These remarks of the RBI governor are coming after the whispers which recently came out in the market that RBI is not comfortable with ‘Credit to Deposit’ (CD) ratio of some banks in India. “There is no specific number for the CD ratio given to the banks by the Reserve Bank, but 70-80% is its comfortable range,” a source told FE.
For understanding: The ‘Credit to Deposit’ (CD) ratio measures how much a bank lends out of deposits it raises. For example, a CD ratio of 75% means that three-fourths of deposits have been given out as loans.
Considering this ratio is gaining importance for RBI who is looking to have a close watch over it for all banks, we decided to calculate the basic form of ‘Credit to Deposit’ ratio (without adjustments) for top 3 private banks in India: HDFC Bank, ICICI, and Kotak. In this exercise, we simply take the total credit and deposits figures mentioned by them in their investor presentation for these 2 quarters: Q4 of FY23 and Q3 of FY24 - from which we calculate the incremental CD-ratio for the banks over the 9 months from April to December of 2023:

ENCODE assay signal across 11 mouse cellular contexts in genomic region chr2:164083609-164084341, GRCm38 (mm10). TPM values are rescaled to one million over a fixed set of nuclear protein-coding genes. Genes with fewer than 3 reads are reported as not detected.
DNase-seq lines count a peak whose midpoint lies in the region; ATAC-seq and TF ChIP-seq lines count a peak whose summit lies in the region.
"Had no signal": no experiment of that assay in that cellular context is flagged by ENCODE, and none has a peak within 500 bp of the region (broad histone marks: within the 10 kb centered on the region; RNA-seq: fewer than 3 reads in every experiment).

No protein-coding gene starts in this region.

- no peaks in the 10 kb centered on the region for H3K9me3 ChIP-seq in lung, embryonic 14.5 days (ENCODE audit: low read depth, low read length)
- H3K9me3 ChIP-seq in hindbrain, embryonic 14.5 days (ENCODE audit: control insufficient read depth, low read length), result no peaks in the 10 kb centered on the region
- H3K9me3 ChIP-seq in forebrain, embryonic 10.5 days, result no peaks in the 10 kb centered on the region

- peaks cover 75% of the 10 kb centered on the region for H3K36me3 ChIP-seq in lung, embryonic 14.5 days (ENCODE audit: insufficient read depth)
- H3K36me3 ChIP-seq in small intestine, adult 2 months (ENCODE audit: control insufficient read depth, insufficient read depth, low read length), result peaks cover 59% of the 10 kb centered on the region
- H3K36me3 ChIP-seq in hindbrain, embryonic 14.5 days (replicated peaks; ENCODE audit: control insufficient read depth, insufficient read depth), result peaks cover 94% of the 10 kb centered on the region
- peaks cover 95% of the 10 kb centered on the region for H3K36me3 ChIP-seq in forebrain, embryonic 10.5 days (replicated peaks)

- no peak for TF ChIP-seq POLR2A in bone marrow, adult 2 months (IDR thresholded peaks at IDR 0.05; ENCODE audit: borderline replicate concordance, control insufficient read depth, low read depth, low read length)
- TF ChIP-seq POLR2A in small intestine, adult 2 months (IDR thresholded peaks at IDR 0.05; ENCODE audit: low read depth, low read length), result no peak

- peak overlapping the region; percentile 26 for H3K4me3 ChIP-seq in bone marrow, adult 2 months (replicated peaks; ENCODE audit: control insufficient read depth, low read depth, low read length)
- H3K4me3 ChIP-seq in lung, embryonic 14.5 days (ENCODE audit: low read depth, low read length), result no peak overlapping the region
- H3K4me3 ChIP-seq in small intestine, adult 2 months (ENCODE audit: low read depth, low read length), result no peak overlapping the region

The highlight of this table is HDFC Bank because its CD-ratio is increased significantly from 85.7% to 110.5%, all because of its merger with HDFC ltd which had a large credit book but only a small portion of their book was funded by customer deposit, as is usually the case with any NBFC. The key reason I am bringing up this table here is that HDFC bank will have to:
Bring back the CD-ratio to pre-merger levels
Will have to pursue ‘Point 1’ faster now since sense is that RBI can get more stringent when it comes to CD-ratio
Hence they will have to push for deposit growth much harder at a time when there is still exists a 3% differential in the credit and deposit growth rate at the systemic level and Deposits have grown at a slow ~11% CAGR over last 3 year.